Fuel price increases have a negative impact on airlines because even in good time fuel costs account for roughly 10-12% of our operating expense. Every penny increase in the price of jet fuel costs the airline industry $180 million a year. In the absence of pricing power – the ability to pass these costs along in the form of higher airfares – these increases come right off the bottom line. An even more hurtful aspect of the fuel price increase is the relationship between the economy and air travel. The link between fuel prices and the health of the economy is clear.

Three of the major recessions of the past thirty years can, in large measure, be attributed to the steep increases in fuel prices that accompanied the 1973 Middle East oil embargo, the 1980 Iran Crisis, and the1990-91 Gulf War. The airline industry is undeniably tied to the overall economy – even minor recessions result in reduced demand and increased sensitivity to prices for leisure as well as business travelers. Past fuel spikes and attendant recessions have brought about widespread hardship in the airline industry. As analysis shows, airline profitability suffers as a direct consequence of a weakening economy.

During the first Gulf War, almost half of the major airlines filed for protection under Chapter 11 of the Bankruptcy Code, long-standing airlines went out of business, more than 100,000 airline employees lost jobs, and the industry went into a financial tailspin from which it took years to recover. We all have much at stake – it is not simply a matter of airline finances; it is the national economy. Civil aviation has a profound impact on the U. S. economy.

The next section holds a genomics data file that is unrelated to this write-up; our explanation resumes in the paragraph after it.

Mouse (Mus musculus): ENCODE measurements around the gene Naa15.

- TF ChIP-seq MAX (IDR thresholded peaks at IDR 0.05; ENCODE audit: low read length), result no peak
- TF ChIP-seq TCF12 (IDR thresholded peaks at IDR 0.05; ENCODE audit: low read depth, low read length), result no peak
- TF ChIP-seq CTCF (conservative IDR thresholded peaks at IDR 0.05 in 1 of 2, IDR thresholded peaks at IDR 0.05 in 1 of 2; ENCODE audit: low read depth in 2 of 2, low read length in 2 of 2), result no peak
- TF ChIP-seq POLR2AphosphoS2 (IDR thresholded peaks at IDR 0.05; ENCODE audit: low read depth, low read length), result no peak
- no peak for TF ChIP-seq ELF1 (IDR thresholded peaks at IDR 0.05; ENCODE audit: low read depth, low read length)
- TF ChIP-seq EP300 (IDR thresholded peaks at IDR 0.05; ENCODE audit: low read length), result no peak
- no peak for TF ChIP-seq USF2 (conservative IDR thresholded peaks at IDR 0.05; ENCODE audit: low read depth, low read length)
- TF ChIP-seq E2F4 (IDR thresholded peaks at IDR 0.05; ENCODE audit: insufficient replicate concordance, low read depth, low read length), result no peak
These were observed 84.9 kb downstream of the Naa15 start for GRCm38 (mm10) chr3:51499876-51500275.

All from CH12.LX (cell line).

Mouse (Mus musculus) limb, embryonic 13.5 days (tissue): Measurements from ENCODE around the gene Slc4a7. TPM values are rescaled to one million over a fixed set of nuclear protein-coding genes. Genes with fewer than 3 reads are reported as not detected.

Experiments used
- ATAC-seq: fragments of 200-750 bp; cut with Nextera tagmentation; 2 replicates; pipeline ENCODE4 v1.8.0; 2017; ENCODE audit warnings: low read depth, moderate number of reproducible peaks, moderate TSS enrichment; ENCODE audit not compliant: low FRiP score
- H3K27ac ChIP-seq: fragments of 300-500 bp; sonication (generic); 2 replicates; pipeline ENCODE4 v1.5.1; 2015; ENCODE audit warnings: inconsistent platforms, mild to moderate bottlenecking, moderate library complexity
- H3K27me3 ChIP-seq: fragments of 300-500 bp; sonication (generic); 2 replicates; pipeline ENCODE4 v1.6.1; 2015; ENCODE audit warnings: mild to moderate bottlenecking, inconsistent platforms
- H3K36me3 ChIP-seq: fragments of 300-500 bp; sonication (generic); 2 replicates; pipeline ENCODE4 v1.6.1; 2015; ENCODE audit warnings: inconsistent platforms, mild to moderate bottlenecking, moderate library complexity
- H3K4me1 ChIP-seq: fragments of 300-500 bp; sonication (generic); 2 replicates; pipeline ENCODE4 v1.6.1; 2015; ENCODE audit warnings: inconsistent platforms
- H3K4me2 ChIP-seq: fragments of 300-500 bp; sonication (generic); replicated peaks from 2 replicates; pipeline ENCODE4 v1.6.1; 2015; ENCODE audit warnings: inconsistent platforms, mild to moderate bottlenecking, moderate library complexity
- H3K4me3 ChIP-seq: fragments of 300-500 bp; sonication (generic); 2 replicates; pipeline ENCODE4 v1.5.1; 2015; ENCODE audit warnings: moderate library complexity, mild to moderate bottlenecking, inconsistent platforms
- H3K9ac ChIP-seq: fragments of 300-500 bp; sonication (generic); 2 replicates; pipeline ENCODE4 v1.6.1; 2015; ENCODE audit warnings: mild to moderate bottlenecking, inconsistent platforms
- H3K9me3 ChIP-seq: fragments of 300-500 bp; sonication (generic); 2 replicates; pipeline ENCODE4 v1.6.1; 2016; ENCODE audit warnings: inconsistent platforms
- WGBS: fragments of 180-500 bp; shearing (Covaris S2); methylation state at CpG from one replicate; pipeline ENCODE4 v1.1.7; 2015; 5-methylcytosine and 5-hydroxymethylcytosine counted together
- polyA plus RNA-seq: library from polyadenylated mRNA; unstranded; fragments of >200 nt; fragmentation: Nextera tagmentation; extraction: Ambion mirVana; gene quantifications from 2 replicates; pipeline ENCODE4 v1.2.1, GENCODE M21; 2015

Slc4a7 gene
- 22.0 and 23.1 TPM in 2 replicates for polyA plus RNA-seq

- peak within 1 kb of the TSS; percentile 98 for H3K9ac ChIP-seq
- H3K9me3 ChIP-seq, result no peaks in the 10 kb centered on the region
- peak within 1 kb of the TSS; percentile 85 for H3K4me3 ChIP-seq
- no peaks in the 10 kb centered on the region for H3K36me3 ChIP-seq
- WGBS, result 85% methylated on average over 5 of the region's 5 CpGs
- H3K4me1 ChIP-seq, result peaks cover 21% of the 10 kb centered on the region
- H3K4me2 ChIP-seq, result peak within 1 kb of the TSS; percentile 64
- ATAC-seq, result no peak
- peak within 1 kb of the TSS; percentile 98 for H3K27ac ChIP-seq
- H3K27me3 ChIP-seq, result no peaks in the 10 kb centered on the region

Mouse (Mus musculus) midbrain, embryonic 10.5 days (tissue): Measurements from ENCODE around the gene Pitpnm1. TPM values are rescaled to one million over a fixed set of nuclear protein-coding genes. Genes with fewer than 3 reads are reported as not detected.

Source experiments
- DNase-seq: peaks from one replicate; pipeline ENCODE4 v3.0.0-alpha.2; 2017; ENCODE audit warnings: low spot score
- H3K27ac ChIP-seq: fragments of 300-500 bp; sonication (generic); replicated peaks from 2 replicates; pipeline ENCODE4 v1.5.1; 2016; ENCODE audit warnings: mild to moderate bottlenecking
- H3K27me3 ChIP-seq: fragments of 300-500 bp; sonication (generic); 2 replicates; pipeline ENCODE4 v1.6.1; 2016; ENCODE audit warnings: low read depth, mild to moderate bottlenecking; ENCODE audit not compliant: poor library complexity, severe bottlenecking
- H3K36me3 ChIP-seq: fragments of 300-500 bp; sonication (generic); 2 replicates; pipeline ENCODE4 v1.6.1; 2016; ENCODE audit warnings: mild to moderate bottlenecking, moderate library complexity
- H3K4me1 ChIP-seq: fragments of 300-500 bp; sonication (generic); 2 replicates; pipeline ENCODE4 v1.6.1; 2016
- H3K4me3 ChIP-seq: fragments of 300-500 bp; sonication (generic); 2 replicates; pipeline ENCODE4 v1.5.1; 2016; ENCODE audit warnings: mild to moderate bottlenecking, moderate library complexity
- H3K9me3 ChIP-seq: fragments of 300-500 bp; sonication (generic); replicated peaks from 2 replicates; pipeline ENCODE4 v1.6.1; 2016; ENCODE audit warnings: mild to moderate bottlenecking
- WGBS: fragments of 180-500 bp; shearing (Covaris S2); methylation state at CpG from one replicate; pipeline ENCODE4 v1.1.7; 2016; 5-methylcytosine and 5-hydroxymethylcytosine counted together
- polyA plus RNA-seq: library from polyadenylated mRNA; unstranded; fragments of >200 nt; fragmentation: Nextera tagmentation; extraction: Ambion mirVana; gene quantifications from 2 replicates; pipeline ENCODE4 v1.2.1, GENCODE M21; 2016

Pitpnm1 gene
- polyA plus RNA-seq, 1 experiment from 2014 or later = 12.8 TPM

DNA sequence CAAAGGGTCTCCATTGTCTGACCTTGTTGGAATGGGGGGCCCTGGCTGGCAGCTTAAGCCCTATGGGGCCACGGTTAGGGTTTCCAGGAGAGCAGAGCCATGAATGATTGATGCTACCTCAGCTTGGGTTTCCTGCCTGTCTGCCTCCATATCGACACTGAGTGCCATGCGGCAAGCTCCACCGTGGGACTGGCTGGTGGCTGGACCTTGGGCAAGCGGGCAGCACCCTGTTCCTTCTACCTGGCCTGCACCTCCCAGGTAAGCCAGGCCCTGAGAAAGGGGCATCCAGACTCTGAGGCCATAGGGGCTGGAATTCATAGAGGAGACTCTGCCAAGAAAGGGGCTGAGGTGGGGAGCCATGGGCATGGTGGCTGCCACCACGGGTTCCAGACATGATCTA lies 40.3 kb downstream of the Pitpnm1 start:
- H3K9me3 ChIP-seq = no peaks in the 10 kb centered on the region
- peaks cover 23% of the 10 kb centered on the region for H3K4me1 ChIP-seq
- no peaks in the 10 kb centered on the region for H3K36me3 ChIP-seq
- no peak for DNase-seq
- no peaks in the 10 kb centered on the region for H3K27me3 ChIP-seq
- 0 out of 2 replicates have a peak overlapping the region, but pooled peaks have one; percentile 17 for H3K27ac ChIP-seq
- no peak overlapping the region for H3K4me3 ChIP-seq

A recently completed analysis found that in calendar 2009: · Civil aviation’s total impact on the U. S. economy amounted to 9% of GDP. $343 billion and 4. 2 million jobs were produced in civil aviation or in industries related to civil aviation such as travel and tourism. · Combined direct, indirect, and induced economic impact of civil aviation totaled $904 billion and 11. 2 million jobs. Without question, the financial situation of the airlines has had a negative effect on the U. S. economy. Of the jobs lost in the United States since 9/11, according to the Bureau of Labor Statistics – nearly half have been in the travel and tourism sector. As airline pain spreads, communities across the country are dramatically affected.

Forced contraction in the industry means less service or no service to some communities, increasingly isolating them from the economic mainstream. The airlines are doing everything they can to conserve fuel. Throughout the history of commercial aviation, airlines have insisted upon the most fuel-efficient aircraft possible and have worked with airframe and engine manufacturers to reduce fuel consumption. In fact, our fuel conservation efforts have resulted in a fuel consumption rate of almost 40 passenger miles per gallon in today’s aircraft – a rate that compares favorably with the most fuel-efficient automobiles.

Changes in cruise speed, use of flight simulators, sophisticated flight planning systems, increasing load factors and the introduction of newer, more aerodynamic aircraft designs combined with modern engine technology, are all recent success stories. Airlines continue to look at every possible facet of their operations to further improve fuel efficiency through measures like taxiing on one engine, delaying startup and push back, removing all discretionary eight, and using ground power instead of on-board auxiliary power units while at the gate. These and similar measures are increasingly being used where commensurate with safety considerations to save fuel and, not incidentally, to reduce emissions. However, as of today our options for further dramatic improvements on the order of what we have been able to achieve over the past few decades are limited; leaving not only the aviation industry vulnerable but also all other services dependant upon air travel for a profitable living.